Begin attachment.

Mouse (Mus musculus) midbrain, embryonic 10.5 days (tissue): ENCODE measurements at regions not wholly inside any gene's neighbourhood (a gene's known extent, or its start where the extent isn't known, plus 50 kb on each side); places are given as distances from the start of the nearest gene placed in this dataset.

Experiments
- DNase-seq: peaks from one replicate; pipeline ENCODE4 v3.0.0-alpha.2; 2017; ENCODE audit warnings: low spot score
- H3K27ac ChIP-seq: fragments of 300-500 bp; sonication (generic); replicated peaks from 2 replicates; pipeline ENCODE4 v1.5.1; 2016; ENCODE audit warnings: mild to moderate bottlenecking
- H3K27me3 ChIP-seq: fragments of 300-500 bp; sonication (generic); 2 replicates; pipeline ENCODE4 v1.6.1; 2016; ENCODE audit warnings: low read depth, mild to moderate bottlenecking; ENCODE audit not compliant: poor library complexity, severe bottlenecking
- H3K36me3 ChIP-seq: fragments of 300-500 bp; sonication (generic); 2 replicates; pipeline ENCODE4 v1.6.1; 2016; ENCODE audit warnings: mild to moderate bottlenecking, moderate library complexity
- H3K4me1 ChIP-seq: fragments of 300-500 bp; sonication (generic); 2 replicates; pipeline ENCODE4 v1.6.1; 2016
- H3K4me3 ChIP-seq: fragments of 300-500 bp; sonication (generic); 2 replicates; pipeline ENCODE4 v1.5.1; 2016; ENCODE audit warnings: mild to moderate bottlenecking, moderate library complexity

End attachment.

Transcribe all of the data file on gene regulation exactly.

Mouse (Mus musculus) midbrain, embryonic 10.5 days (tissue): ENCODE measurements at regions not wholly inside any gene's neighbourhood (a gene's known extent, or its start where the extent isn't known, plus 50 kb on each side); places are given as distances from the start of the nearest gene placed in this dataset.

Experiments
- DNase-seq: peaks from one replicate; pipeline ENCODE4 v3.0.0-alpha.2; 2017; ENCODE audit warnings: low spot score
- H3K27ac ChIP-seq: fragments of 300-500 bp; sonication (generic); replicated peaks from 2 replicates; pipeline ENCODE4 v1.5.1; 2016; ENCODE audit warnings: mild to moderate bottlenecking
- H3K27me3 ChIP-seq: fragments of 300-500 bp; sonication (generic); 2 replicates; pipeline ENCODE4 v1.6.1; 2016; ENCODE audit warnings: low read depth, mild to moderate bottlenecking; ENCODE audit not compliant: poor library complexity, severe bottlenecking
- H3K36me3 ChIP-seq: fragments of 300-500 bp; sonication (generic); 2 replicates; pipeline ENCODE4 v1.6.1; 2016; ENCODE audit warnings: mild to moderate bottlenecking, moderate library complexity
- H3K4me1 ChIP-seq: fragments of 300-500 bp; sonication (generic); 2 replicates; pipeline ENCODE4 v1.6.1; 2016
- H3K4me3 ChIP-seq: fragments of 300-500 bp; sonication (generic); 2 replicates; pipeline ENCODE4 v1.5.1; 2016; ENCODE audit warnings: mild to moderate bottlenecking, moderate library complexity